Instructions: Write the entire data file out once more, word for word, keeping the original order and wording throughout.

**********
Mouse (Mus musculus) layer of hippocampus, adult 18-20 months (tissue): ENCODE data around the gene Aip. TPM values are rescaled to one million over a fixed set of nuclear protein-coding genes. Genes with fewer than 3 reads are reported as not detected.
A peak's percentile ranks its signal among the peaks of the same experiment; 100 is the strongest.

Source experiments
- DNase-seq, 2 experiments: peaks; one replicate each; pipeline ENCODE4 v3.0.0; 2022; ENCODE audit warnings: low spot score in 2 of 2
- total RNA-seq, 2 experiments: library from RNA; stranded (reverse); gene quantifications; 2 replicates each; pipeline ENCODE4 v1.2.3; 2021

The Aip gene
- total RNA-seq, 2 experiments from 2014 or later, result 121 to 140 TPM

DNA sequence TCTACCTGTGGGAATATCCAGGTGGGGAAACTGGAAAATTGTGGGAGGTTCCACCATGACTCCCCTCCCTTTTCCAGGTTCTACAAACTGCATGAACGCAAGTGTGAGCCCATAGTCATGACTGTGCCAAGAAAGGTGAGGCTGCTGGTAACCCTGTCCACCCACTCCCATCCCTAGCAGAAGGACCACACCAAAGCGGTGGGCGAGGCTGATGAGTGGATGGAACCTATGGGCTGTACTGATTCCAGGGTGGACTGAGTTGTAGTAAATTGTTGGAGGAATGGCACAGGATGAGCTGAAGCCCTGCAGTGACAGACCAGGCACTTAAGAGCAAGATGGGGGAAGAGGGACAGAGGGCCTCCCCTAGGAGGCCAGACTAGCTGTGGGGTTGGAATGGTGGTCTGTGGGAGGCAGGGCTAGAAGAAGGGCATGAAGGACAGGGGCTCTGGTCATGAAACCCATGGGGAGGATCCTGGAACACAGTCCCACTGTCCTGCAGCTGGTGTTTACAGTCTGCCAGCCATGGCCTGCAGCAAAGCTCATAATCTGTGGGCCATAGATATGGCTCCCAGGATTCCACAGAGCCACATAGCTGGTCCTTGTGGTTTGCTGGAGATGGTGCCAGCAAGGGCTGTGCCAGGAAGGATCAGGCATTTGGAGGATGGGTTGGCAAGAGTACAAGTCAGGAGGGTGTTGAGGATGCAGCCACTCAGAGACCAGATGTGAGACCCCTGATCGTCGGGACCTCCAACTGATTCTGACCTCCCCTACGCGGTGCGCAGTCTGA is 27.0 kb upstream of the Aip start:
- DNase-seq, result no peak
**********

Mouse (Mus musculus) layer of hippocampus, adult 18-20 months (tissue): ENCODE data around the gene Aip. TPM values are rescaled to one million over a fixed set of nuclear protein-coding genes. Genes with fewer than 3 reads are reported as not detected.
A peak's percentile ranks its signal among the peaks of the same experiment; 100 is the strongest.

Source experiments
- DNase-seq, 2 experiments: peaks; one replicate each; pipeline ENCODE4 v3.0.0; 2022; ENCODE audit warnings: low spot score in 2 of 2
- total RNA-seq, 2 experiments: library from RNA; stranded (reverse); gene quantifications; 2 replicates each; pipeline ENCODE4 v1.2.3; 2021

The Aip gene
- total RNA-seq, 2 experiments from 2014 or later, result 121 to 140 TPM

DNA sequence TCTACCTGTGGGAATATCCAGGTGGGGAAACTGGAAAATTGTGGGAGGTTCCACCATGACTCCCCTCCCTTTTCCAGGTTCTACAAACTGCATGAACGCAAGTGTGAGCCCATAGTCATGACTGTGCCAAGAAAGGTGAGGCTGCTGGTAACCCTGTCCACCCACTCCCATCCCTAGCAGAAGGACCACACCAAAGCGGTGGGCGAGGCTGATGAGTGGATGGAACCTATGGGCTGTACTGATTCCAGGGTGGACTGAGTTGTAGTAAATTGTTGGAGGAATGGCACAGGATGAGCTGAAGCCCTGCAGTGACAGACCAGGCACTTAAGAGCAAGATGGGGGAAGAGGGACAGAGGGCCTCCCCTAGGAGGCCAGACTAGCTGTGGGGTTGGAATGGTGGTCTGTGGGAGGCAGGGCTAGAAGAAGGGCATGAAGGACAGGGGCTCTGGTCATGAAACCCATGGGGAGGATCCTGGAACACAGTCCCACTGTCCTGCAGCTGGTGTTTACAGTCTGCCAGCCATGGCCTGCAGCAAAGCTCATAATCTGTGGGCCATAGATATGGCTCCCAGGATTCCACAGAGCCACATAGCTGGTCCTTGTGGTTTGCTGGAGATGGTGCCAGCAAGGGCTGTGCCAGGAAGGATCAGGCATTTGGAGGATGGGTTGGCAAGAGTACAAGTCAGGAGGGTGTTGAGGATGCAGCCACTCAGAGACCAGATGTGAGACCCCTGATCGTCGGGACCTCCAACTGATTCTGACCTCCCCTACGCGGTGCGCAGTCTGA is 27.0 kb upstream of the Aip start:
- DNase-seq, result no peak